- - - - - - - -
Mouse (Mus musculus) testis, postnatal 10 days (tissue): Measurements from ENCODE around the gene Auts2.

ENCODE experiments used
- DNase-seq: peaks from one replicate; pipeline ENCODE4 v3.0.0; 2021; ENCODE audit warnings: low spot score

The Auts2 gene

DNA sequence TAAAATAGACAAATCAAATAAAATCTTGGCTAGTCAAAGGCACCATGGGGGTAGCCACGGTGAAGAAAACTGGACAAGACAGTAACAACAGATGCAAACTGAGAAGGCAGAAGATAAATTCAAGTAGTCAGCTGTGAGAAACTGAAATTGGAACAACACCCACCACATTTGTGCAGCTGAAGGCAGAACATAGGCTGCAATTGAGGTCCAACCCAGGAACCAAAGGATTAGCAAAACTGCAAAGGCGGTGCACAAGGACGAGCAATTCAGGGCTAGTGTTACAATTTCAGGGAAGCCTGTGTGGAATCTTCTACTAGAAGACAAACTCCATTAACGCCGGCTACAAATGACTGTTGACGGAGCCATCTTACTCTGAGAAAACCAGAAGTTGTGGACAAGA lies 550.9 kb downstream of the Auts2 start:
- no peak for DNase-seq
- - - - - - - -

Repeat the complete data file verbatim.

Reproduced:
Mouse (Mus musculus) testis, postnatal 10 days (tissue): Measurements from ENCODE around the gene Auts2.

ENCODE experiments used
- DNase-seq: peaks from one replicate; pipeline ENCODE4 v3.0.0; 2021; ENCODE audit warnings: low spot score

The Auts2 gene

DNA sequence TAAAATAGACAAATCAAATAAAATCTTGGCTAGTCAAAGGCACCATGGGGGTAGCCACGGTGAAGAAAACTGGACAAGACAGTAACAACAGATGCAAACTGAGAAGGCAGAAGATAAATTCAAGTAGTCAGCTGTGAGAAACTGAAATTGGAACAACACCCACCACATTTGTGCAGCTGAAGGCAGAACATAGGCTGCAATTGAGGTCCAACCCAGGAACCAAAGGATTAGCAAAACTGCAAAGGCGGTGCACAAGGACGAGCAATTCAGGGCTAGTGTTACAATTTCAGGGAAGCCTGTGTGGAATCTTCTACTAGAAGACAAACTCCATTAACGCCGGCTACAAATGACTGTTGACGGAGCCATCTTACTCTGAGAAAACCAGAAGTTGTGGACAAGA lies 550.9 kb downstream of the Auts2 start:
- no peak for DNase-seq